Fat Americans are complicating automakers' quest for fuel efficiency
It’s no secret that American automakers are entrenched in a battle to create more fuel efficient vehicles. Not only must automakers meet the consumer’s burgeoning desire to pay less at the gas pump, but they must also consider the federal government’s increasing fuel economy standards. In fact, cars must average 54.5 mpg by 2025, according to new EPA fuel efficiency standards. While this is all well and good, automakers’ plans to increase fuel efficiency are being compounded by a rather large impediment: fat Americans. With this in mind, a new study by Cars.com and Allstate has outlined the “battle of the bulge” for all to see.
The American obesity epidemic has been touted in the news media for years now, but just how does it relate to fuel efficiency? The increased passenger weight in automobiles is having a major impact on fuel efficiency, according to the study. The research cites that 39 million gallons of fuel are used per year for every pound added on in passenger weight.
With more than one-third of Americans considered obese, that translates to a considerable increase in fuel. Not to mention that the obesity rate has dramatically increased in recent years. In 1990, there was no state where the obesity rate was above 19 percent. In fact, multiple states possessed an obesity rate below 10 percent. Conversely, there was no state in 2010 with an obesity rate below 20 percent. The majority of the states actually reported an obesity measurement of 25-29 percent, with multiple states reporting a rate over 30 percent.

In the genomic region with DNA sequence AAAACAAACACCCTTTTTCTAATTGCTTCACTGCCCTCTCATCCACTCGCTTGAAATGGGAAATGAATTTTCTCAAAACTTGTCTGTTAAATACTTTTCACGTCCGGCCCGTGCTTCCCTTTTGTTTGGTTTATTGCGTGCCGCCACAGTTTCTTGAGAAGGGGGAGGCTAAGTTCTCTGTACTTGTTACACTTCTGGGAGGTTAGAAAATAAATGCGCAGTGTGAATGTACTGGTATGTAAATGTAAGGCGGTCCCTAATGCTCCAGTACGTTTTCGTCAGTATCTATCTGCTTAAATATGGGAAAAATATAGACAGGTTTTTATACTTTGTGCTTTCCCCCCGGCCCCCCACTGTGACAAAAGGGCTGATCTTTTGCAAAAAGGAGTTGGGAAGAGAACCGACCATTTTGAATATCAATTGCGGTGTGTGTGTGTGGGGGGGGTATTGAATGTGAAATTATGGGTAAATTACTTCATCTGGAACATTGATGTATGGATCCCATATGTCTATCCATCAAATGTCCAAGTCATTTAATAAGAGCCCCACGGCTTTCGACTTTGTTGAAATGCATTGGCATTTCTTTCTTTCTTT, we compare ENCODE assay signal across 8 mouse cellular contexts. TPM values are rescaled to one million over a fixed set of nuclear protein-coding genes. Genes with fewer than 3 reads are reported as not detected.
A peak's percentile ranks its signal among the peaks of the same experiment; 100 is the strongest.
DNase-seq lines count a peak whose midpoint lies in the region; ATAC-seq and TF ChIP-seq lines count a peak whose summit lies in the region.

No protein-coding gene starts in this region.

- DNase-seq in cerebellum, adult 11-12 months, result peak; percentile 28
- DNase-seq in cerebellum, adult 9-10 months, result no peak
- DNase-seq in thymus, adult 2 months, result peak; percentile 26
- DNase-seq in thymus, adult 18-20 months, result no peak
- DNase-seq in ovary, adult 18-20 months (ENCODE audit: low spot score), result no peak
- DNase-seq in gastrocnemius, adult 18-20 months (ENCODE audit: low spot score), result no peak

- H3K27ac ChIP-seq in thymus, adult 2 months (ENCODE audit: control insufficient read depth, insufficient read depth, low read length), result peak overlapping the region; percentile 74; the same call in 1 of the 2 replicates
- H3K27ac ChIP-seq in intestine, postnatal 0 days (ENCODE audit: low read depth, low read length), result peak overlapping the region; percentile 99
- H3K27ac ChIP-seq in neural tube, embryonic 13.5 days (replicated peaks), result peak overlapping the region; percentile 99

As America’s waistline has increased, so have federal fuel efficiency standards. Corporate Average Fuel Economy (CAFE) regulations were originally enacted in 1975 to boost fuel economy in cars and light trucks. Although the current CAFE regulation require car and truck fuel economy to be 32.8 and 25.2 mpg respectively, this number balloons to 54.5 mpg in 2025.
One major way in which automakers are trying to increase mpg is by decreasing lbs. Each 100 pounds shed from a vehicle’s weight translates into as much as a 2 percent cut in mpg, which equals one fewer mile per gallon. In order to shed vehicle weight automakers have employed the use of lightweight aluminum and high-strength steel opposed to heavier traditional steel.
Although carmakers continue to think up news ways in which to decrease vehicle weight, they cannot control the weight of its drivers. The study concludes by stating that carmakers must continue to discover innovative ways to “tip the scale” in its favor. Unfortunately, automakers face the unknown factor of whether U.S. obesity will continue to trend upwards, says the study. However, putting their money on “fat” appears to be a safe bet for American automakers based on the current CDC data.